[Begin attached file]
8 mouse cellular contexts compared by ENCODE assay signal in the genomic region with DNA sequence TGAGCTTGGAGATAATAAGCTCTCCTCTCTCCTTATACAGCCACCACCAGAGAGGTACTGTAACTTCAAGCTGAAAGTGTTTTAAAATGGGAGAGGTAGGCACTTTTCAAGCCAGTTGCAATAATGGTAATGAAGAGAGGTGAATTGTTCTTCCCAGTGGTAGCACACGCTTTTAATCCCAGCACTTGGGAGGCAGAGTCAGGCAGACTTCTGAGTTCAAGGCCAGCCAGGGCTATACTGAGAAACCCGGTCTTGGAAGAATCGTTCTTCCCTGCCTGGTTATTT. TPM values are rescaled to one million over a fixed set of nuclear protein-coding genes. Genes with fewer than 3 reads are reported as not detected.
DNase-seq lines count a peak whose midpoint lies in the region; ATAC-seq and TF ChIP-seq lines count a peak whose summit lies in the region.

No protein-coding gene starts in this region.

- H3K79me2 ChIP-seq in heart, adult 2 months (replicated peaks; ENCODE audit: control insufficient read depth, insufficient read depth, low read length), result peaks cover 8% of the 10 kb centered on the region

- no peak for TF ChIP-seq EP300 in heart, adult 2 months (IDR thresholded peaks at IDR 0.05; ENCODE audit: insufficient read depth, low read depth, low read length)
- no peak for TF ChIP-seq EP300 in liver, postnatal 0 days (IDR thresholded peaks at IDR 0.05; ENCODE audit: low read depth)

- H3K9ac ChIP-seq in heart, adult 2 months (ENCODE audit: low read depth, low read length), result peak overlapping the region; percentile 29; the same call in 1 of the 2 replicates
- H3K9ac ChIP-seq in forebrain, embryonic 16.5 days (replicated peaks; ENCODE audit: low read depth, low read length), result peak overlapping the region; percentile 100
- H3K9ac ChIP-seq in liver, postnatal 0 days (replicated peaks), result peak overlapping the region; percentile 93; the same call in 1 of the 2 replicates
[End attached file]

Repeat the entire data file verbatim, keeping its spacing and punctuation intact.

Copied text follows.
8 mouse cellular contexts compared by ENCODE assay signal in the genomic region with DNA sequence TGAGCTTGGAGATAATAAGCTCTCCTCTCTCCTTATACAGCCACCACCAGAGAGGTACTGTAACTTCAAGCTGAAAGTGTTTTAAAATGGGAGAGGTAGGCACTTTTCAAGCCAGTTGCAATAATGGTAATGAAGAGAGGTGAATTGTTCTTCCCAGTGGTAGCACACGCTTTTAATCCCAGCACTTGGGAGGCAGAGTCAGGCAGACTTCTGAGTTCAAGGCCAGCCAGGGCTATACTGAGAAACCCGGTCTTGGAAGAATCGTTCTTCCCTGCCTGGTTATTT. TPM values are rescaled to one million over a fixed set of nuclear protein-coding genes. Genes with fewer than 3 reads are reported as not detected.
DNase-seq lines count a peak whose midpoint lies in the region; ATAC-seq and TF ChIP-seq lines count a peak whose summit lies in the region.

No protein-coding gene starts in this region.

- H3K79me2 ChIP-seq in heart, adult 2 months (replicated peaks; ENCODE audit: control insufficient read depth, insufficient read depth, low read length), result peaks cover 8% of the 10 kb centered on the region

- no peak for TF ChIP-seq EP300 in heart, adult 2 months (IDR thresholded peaks at IDR 0.05; ENCODE audit: insufficient read depth, low read depth, low read length)
- no peak for TF ChIP-seq EP300 in liver, postnatal 0 days (IDR thresholded peaks at IDR 0.05; ENCODE audit: low read depth)

- H3K9ac ChIP-seq in heart, adult 2 months (ENCODE audit: low read depth, low read length), result peak overlapping the region; percentile 29; the same call in 1 of the 2 replicates
- H3K9ac ChIP-seq in forebrain, embryonic 16.5 days (replicated peaks; ENCODE audit: low read depth, low read length), result peak overlapping the region; percentile 100
- H3K9ac ChIP-seq in liver, postnatal 0 days (replicated peaks), result peak overlapping the region; percentile 93; the same call in 1 of the 2 replicates